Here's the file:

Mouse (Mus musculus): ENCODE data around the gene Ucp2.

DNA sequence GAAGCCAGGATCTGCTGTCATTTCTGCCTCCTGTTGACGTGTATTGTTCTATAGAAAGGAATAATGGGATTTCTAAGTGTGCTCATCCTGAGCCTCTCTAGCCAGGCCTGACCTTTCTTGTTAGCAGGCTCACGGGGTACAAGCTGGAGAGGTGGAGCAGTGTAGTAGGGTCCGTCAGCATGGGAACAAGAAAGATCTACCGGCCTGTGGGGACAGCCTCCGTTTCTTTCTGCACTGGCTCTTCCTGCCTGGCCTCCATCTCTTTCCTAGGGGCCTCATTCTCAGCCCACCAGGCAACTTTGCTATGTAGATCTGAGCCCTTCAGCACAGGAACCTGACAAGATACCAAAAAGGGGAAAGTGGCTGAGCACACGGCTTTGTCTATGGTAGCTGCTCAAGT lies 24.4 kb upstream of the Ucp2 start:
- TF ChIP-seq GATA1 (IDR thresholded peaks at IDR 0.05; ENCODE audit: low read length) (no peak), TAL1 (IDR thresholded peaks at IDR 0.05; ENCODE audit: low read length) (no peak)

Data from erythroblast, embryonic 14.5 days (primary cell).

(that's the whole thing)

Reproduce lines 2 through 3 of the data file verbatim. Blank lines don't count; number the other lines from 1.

DNA sequence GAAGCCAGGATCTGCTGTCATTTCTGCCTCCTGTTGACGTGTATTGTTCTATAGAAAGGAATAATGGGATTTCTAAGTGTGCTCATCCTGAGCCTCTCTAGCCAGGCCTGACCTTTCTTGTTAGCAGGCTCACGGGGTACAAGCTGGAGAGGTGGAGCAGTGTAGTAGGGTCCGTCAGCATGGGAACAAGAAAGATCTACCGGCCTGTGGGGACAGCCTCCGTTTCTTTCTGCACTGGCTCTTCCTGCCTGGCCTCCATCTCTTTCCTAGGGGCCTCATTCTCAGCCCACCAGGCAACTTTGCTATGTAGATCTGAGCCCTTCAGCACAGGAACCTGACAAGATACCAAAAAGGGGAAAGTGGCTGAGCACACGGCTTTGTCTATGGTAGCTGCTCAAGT lies 24.4 kb upstream of the Ucp2 start:
- TF ChIP-seq GATA1 (IDR thresholded peaks at IDR 0.05; ENCODE audit: low read length) (no peak), TAL1 (IDR thresholded peaks at IDR 0.05; ENCODE audit: low read length) (no peak)